It’s been a full week since early voting began in North Carolina. The state has been in the spotlight throughout the campaign season for its massive Moral Monday demonstrations and controversial anti-LGBTQ bathroom bills. It’s also notorious for passing an extremely restrictive voter ID law and gerrymandering its districts to create apartheid-like voting conditions . Some thought that North Carolina’s hard-right turn from 2010 to 2014 would rouse voters most heavily burdened by the conservative measures mentioned above. So far, that hasn’t been the case, according to polling statistics analyzed by the North Carolina-based data group insightus.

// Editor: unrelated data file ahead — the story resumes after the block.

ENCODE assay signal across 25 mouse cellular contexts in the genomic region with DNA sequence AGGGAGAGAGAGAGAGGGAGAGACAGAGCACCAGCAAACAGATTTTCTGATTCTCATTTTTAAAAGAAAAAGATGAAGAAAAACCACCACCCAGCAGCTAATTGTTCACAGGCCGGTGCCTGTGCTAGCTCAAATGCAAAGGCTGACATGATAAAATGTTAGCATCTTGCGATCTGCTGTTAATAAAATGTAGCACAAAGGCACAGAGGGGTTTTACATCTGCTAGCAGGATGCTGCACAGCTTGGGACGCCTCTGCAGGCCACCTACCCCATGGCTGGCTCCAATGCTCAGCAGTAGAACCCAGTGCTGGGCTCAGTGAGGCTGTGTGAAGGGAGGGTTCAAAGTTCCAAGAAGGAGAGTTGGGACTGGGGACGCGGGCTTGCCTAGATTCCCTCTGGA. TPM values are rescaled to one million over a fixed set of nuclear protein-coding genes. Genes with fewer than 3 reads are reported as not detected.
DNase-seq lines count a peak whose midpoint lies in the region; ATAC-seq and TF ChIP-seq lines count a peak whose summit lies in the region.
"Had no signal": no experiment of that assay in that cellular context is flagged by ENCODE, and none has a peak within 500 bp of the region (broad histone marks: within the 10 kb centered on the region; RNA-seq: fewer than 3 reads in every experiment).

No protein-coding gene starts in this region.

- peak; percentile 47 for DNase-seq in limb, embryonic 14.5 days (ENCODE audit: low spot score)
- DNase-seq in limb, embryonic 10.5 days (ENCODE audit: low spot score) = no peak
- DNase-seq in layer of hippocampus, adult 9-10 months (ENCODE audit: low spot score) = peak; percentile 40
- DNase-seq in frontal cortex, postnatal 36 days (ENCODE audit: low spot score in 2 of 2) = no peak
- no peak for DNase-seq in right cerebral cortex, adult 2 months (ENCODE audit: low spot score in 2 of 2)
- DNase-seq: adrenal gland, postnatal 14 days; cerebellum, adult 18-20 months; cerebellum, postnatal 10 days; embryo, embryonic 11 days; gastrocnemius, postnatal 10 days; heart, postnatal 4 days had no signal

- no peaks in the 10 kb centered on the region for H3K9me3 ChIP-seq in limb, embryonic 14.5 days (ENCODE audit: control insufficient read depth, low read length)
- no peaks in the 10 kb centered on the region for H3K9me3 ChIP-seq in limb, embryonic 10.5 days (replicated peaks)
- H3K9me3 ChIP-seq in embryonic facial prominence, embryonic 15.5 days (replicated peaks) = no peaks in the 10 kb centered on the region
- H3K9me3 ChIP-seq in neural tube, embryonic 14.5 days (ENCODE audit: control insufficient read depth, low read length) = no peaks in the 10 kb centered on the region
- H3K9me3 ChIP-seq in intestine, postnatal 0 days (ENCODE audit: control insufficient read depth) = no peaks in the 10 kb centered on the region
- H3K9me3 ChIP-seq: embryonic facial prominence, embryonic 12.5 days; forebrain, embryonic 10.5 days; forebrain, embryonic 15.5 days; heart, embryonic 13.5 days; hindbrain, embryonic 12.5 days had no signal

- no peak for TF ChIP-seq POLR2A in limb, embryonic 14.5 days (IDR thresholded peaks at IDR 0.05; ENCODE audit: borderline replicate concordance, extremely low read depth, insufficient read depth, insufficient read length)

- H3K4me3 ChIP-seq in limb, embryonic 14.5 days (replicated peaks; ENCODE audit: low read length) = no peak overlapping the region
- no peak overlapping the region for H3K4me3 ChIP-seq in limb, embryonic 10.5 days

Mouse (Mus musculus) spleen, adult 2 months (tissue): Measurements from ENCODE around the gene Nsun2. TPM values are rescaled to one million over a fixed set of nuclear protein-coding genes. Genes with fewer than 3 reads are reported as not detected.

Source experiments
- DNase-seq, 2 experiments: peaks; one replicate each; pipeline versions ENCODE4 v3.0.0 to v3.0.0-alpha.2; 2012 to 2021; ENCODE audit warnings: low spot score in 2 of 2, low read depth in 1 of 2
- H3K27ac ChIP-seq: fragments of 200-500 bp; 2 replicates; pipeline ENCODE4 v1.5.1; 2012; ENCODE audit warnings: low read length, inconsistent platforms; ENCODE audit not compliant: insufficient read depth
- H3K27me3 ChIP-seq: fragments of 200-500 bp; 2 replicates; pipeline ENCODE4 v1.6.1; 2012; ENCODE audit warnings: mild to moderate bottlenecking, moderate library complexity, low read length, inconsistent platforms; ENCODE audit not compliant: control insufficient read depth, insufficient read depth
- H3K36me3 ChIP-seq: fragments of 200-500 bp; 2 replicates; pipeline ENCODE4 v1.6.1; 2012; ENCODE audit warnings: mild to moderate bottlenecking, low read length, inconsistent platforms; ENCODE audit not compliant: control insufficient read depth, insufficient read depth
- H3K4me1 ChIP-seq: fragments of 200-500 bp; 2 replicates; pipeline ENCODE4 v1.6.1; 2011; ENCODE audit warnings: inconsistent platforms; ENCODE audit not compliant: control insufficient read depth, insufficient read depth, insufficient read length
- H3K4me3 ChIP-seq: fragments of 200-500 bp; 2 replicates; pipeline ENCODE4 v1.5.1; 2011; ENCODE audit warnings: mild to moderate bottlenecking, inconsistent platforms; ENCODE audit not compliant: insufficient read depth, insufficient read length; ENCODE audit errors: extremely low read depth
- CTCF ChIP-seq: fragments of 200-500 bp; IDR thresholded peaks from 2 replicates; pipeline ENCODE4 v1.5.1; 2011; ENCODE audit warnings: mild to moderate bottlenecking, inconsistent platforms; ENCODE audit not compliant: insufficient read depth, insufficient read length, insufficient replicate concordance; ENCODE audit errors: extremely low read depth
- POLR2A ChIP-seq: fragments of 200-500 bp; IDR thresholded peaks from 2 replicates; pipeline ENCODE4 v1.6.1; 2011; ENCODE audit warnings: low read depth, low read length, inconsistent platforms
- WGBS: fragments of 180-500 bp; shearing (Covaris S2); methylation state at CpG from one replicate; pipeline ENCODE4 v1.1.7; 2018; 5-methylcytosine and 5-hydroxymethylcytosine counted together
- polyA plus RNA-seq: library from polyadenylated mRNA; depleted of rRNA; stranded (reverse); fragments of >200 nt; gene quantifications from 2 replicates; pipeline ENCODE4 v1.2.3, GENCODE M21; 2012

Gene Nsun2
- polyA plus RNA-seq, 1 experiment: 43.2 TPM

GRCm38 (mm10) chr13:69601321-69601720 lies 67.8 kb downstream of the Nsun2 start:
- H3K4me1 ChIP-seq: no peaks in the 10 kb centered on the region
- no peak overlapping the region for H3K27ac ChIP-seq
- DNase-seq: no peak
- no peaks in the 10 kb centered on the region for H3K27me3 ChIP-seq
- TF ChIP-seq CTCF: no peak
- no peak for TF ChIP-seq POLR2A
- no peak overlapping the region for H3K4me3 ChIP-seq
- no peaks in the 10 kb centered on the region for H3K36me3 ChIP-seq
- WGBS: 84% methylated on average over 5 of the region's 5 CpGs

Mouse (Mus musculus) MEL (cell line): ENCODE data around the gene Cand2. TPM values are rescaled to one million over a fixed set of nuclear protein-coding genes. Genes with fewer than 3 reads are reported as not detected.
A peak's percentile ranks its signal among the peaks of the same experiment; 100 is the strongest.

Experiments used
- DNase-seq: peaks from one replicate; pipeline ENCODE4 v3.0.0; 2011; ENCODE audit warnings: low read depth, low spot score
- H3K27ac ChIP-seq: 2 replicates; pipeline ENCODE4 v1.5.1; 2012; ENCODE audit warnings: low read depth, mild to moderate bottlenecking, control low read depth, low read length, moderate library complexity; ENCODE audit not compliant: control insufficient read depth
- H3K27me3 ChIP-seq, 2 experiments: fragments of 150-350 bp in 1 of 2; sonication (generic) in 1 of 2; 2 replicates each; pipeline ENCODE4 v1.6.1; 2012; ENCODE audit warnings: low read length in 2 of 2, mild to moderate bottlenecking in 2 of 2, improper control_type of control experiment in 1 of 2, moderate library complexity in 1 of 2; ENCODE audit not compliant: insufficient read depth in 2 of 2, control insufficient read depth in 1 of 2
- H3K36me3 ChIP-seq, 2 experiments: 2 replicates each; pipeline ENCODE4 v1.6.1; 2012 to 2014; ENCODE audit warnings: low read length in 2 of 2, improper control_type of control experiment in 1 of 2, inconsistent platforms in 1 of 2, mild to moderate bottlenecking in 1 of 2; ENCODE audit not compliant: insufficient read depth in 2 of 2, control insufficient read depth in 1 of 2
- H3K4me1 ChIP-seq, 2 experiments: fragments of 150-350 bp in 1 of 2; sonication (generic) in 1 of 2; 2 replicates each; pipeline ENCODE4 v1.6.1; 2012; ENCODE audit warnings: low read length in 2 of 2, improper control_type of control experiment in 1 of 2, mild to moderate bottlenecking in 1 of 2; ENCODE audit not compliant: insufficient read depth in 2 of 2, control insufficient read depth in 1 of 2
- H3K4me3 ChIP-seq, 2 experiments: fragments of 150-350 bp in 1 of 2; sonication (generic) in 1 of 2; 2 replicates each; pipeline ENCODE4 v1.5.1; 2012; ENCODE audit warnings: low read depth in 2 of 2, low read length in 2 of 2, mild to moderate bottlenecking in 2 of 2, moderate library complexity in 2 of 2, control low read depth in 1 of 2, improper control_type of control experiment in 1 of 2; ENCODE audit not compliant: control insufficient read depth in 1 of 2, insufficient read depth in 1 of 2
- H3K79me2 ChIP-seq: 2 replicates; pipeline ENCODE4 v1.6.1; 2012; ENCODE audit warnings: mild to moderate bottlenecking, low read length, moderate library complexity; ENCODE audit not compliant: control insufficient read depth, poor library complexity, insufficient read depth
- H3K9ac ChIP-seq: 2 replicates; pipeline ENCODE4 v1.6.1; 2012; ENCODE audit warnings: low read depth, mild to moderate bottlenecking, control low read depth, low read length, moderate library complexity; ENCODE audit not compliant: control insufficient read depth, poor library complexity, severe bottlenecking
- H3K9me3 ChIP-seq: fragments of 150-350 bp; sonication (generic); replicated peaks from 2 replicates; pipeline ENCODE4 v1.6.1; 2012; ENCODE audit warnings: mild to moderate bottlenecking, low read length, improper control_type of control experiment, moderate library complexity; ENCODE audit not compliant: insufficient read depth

Voter turnout for African Americans in North Carolina is currently well below what it was at the end of the first week of early voting in 2012. White voters, meanwhile (and Republican white voters especially) have been outperforming their 2012 turnout rates. There are many possible explanations for this, says William Busa, insightus’ president and founder, but the data doesn’t favor any single one.
“Are some voters left feeling a little leery by the loose talk of ‘poll watchers’ in ‘certain areas?” asks Busa. “Are there other, more subtle, voter suppression effects at work? Or is it just that 2012 offered voters a black candidate to vote for, and 2016 doesn’t? Perhaps some combination of all of the above?” (CityLab)